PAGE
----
Gypsum Association releases updates to wallboard repair standards

Recommendations for repairing joint ridging and fastener pops featured

Photo: Findoutwhy via Wikimedia Commons
Photo: Findoutwhy via Wikimedia Commons
July 31, 2014

The Gypsum Association released updates to both GA-221 Repair of Joint Ridging and GA-222 Repairing Screw or Nail Pops standards publications. Each set of recommendations clarifies best practices associated with common wallboard repairs.

Joint ridging, or beading, is a uniform, fine linear deformation that occurs at the joints of finished and decorated gypsum panel products. Compression at the edges or ends of the panels due to extreme fluctuations of temperature and humidity is the most common cause of ridging; however, misaligned framing can also contribute to the problem. The Gypsum Association recommends waiting until a new structure has experienced at least one complete heating/cooling cycle before making repairs.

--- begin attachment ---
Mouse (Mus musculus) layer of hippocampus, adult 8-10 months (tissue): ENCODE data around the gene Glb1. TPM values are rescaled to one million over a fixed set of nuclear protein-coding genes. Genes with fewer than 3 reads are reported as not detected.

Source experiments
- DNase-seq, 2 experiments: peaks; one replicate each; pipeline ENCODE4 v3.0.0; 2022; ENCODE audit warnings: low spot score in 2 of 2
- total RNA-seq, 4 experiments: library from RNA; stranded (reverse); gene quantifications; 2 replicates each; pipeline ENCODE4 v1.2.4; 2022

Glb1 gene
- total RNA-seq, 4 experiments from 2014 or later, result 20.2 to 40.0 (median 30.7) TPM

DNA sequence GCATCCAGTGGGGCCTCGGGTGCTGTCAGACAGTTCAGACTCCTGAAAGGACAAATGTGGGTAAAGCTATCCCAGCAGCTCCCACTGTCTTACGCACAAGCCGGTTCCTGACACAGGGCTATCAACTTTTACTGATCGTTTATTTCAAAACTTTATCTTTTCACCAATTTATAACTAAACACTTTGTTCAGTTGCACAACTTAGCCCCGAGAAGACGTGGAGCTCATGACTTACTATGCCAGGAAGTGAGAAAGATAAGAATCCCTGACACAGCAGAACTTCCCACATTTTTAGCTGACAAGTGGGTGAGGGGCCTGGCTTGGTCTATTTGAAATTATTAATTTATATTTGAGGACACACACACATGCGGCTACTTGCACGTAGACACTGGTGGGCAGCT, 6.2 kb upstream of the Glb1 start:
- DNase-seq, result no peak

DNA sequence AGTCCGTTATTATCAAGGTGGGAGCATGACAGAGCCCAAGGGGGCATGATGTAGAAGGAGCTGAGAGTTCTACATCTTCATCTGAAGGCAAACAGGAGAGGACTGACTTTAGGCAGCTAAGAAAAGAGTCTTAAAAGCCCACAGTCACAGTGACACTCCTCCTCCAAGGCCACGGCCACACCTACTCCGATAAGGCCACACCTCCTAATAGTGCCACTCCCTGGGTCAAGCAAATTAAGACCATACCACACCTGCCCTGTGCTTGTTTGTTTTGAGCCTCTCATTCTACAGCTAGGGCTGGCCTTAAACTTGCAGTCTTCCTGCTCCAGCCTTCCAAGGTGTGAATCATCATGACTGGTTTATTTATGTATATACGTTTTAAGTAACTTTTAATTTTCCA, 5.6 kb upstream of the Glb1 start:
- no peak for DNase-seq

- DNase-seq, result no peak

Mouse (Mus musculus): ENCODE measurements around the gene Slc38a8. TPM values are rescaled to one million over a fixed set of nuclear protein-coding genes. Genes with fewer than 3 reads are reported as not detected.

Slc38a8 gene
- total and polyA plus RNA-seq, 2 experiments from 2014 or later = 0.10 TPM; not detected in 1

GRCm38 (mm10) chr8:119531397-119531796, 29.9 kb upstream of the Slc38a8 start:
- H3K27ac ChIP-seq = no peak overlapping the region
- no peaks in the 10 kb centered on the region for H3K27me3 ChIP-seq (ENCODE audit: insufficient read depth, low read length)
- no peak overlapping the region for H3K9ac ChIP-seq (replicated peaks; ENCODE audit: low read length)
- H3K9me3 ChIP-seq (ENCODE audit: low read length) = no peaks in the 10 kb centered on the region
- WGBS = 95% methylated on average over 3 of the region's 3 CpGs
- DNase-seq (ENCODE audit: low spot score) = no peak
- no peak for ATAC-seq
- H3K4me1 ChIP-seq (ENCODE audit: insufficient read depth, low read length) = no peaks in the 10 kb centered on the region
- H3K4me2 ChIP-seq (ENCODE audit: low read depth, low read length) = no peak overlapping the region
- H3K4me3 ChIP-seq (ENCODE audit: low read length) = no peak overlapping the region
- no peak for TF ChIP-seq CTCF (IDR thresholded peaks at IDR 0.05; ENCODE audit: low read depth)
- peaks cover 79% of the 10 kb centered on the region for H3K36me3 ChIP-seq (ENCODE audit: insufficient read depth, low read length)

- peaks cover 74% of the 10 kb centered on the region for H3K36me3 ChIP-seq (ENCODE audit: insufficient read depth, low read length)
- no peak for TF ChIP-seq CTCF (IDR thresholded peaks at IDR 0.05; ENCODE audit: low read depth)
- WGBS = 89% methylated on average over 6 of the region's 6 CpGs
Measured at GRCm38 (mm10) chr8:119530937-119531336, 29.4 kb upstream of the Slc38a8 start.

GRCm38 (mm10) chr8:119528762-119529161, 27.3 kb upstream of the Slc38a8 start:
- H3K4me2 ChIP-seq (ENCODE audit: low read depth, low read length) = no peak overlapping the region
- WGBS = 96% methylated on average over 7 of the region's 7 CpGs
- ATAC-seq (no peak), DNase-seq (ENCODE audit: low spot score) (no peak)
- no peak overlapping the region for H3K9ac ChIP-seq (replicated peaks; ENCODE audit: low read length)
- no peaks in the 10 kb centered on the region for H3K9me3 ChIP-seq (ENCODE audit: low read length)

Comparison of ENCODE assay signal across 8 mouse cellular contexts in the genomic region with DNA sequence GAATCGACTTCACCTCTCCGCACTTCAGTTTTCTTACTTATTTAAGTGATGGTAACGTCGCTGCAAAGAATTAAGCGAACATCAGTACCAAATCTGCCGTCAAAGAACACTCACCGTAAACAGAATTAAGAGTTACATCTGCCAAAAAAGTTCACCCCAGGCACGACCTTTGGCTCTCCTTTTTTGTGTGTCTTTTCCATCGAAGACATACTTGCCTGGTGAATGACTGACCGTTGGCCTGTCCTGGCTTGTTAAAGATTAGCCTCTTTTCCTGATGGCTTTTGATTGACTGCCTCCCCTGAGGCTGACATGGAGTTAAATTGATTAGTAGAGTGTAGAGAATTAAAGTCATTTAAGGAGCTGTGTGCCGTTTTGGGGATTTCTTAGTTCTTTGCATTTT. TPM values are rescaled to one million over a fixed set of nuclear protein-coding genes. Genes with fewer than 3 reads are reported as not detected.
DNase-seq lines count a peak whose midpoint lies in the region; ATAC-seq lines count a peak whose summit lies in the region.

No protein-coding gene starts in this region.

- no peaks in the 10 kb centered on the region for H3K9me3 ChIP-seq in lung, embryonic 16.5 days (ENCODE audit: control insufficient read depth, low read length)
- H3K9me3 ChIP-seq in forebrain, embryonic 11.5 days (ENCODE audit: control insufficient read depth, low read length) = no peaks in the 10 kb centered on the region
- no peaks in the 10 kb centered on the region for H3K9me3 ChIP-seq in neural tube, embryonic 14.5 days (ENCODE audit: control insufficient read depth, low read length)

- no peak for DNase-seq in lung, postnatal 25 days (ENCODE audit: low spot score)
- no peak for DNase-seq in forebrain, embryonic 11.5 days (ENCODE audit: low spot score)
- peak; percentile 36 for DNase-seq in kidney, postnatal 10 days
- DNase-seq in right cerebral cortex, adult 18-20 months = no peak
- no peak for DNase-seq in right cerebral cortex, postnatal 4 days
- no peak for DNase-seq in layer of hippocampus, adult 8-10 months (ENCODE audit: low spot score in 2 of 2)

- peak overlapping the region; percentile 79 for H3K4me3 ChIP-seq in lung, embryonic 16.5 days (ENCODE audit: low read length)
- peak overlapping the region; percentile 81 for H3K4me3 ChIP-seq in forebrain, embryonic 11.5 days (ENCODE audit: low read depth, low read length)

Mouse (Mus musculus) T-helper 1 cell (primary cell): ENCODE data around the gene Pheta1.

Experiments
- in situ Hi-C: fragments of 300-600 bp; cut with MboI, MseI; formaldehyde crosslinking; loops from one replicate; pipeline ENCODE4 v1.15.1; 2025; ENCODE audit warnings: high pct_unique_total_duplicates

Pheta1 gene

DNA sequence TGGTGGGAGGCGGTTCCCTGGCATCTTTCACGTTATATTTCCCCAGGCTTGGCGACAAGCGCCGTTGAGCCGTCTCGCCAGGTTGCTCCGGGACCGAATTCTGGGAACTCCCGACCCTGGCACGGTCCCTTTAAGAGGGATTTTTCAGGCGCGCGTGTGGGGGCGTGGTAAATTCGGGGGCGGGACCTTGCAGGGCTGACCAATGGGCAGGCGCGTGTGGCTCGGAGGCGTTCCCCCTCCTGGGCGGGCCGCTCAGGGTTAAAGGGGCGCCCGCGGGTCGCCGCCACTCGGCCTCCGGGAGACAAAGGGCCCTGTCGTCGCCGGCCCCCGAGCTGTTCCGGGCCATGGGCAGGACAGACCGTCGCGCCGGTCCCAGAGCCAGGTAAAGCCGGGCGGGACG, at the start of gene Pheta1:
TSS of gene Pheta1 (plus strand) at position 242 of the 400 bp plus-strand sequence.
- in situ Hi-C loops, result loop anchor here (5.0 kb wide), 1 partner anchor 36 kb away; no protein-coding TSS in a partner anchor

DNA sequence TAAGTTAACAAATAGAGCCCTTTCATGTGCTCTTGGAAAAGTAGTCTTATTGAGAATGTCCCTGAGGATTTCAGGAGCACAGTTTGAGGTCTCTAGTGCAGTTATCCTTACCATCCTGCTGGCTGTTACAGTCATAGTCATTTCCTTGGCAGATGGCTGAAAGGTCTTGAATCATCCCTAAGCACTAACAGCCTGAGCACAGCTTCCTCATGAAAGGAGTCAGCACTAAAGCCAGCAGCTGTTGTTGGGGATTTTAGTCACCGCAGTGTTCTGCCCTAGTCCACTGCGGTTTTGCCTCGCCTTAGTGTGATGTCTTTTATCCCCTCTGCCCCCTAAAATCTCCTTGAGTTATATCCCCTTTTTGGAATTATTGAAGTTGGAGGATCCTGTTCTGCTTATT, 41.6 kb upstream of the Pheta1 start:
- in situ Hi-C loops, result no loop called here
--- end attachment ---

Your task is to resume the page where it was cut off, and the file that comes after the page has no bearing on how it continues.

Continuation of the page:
Fastener popping occurs most commonly from lumber shrinkage due to initially high moisture content in newly constructed wood framing. Overly long fastener length contributes to the problem. While fastener popping that appears before or during finishing and decoration should be repaired immediately; popping that occurs a month or more into the heating season should wait for repair until the season’s end.

In the case of fastener popping, the secure reattachment of the gypsum panel product to the framing is essential. All new screws or nails should be of the proper length. Key to the repair methods outlined in both GA-221-14 and GA-222-14 is careful sanding and treatment with joint compound as well as observing recommended drying times prior to redecoration.

(https://www.gypsum.org/2014/07/just-released-updated-recommendations-for-gypsum-panel-product-repairs/)

         
 

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